Global platforms such as YouTube, Facebook, Instagram or TikTok live on users ‘freely’ sharing content, in exchange for the data generated in the process. Many of these digital market actors nowadays employ automated copyright enforcement tools, allowing those who claim ownership to identify matching content uploaded by users. While most debates on state-sanctioned platform liability and automated private ordering by platforms has focused on the implications of user generated content being blocked, this paper places a spotlight on monetization. Using YouTube’s Content ID as principal example, I show how monetizing user content is by far the norm, and blocking the rare exception. This is not surprising, since both platforms and copyright owners significantly profit from monetization. However, contrasting complex automated enforcement tools such as Content ID against basic principles of copyright law, this paper shows how users loose out when their content is exploited. As aggravating factors, the paper points to far-reaching powers that platforms as ‘functional sovereigns’ wield within their respective domains; and to the fundamentally distinct nature of norms set by these sovereigns. The platform’s application and enforcement of its own rules is hard-coded, immediate and automated: embedded in its infrastructure and code, implemented through automation, and adjudicated in its own courts, platform rules constitute brute facts, directly shaping our reality – hence transforming the nature of law as institutional (that is, socially constructed) facts. The paper concludes by critically reviewing mechanisms to protect users, including those set out in Article 17 of the EU’s Digital Single Market Directive.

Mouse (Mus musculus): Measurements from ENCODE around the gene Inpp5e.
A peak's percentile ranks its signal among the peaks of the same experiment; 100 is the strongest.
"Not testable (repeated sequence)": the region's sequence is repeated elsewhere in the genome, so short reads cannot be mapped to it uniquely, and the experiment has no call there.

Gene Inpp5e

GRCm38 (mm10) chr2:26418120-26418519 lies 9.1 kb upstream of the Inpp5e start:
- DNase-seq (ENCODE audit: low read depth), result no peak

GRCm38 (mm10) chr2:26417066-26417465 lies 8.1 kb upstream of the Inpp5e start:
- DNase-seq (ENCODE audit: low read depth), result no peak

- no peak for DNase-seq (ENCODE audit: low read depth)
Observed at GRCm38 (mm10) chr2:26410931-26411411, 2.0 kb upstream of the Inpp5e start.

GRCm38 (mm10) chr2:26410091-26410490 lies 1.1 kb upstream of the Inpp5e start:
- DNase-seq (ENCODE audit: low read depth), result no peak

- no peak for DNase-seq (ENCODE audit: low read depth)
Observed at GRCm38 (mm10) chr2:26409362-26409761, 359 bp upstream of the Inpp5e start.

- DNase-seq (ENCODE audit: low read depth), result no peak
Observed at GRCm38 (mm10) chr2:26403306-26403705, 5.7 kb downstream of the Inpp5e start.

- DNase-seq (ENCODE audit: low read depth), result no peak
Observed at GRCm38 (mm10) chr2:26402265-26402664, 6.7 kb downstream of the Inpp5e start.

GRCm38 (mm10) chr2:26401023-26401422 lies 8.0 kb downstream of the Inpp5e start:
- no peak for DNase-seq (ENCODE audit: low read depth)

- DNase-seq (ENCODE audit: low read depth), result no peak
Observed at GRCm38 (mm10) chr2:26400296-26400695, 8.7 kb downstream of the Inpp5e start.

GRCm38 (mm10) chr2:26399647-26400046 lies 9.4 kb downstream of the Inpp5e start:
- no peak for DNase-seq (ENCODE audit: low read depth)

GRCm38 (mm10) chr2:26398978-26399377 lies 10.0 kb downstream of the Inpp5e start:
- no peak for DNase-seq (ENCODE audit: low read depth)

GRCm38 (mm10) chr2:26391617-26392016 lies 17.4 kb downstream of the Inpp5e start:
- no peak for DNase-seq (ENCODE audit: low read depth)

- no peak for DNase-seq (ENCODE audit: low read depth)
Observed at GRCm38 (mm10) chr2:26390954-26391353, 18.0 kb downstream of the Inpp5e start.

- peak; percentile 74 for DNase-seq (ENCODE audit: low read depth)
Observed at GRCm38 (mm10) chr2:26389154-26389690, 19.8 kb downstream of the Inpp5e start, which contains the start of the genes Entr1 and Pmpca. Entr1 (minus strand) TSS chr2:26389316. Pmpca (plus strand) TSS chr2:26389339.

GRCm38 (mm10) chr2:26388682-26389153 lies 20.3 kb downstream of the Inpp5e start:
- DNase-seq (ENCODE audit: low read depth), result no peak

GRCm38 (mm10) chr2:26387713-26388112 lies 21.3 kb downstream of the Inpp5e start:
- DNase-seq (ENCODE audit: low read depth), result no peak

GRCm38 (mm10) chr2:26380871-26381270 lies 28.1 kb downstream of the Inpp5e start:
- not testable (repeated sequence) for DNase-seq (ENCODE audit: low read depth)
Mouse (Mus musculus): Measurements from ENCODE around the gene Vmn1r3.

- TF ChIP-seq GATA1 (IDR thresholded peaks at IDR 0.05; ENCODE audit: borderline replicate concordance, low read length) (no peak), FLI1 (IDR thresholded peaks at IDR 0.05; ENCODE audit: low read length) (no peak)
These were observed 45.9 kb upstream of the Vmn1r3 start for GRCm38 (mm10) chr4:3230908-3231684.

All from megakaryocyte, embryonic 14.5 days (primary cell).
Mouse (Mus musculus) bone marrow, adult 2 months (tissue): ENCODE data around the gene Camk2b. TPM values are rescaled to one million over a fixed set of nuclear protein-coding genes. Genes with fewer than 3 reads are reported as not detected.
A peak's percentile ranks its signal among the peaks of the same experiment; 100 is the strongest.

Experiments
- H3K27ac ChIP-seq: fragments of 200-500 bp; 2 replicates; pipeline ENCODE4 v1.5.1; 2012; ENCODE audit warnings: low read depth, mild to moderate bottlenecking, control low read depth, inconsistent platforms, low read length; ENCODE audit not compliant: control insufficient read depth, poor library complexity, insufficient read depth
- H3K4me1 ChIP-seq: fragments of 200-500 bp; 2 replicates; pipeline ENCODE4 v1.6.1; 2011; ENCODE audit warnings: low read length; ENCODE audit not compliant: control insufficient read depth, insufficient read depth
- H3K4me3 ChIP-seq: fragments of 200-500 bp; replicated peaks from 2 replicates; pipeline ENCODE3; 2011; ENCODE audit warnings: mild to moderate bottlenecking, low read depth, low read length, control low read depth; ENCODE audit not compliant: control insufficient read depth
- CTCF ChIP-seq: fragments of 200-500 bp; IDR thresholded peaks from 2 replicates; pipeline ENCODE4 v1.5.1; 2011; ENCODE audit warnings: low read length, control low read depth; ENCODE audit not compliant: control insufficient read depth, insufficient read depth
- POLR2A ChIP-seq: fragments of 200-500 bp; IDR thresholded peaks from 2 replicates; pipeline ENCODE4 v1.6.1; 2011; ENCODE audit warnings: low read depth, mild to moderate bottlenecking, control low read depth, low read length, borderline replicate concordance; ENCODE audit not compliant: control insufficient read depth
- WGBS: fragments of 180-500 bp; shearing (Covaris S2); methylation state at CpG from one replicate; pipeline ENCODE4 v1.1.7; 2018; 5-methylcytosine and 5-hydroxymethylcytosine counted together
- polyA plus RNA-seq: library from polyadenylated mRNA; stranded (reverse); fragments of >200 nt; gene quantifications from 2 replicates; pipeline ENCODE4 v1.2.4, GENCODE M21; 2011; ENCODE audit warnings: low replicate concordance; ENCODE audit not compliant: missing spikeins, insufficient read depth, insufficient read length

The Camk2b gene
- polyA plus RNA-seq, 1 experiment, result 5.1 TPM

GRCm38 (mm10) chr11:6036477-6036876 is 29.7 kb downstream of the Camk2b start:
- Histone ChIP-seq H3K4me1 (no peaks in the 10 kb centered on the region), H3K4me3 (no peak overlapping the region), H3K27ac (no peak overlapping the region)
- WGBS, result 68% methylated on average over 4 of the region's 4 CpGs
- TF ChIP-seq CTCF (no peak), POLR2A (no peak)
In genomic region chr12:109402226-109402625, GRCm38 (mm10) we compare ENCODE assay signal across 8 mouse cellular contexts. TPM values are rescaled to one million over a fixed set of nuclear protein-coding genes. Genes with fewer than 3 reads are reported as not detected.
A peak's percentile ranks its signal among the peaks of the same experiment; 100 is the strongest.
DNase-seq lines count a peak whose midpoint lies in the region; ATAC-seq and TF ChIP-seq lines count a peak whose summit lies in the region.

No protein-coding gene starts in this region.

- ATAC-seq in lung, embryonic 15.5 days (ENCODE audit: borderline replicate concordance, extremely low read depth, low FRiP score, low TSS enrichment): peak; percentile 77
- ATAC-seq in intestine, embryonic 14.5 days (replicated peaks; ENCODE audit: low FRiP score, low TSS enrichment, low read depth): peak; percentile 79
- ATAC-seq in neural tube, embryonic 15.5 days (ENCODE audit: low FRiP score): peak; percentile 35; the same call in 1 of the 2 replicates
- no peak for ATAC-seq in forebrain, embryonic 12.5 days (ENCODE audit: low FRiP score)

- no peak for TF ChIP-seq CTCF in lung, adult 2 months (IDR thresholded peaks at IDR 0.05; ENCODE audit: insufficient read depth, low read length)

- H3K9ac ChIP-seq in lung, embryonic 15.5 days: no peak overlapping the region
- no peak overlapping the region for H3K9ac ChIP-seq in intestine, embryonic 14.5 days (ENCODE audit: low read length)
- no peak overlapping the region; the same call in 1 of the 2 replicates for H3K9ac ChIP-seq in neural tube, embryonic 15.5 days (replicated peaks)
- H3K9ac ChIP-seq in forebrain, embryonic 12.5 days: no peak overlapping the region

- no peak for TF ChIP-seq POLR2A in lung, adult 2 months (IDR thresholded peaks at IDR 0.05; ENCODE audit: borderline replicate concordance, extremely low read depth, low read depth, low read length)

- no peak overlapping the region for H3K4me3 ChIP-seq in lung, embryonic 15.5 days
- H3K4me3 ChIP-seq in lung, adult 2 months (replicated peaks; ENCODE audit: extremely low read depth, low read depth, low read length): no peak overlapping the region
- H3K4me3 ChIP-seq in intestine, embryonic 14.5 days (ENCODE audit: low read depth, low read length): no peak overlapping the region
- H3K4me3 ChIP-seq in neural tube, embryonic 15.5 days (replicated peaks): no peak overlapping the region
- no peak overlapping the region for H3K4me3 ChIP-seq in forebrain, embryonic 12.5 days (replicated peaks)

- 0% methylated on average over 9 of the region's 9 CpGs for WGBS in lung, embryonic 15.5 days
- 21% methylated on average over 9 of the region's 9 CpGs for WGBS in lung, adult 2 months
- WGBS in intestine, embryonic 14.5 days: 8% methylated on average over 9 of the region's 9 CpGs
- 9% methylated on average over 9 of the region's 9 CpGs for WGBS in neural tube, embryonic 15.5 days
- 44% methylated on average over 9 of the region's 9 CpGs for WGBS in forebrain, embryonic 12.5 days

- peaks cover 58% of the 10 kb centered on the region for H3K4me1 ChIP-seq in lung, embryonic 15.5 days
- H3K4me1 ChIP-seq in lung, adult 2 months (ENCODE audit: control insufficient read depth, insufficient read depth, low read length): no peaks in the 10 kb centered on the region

Also published as: University of Cambridge Faculty of Law Research Paper No. 8/2020 under the title: Automated Copyright Enforcement Online: From Blocking to Monetization of User-Generated Content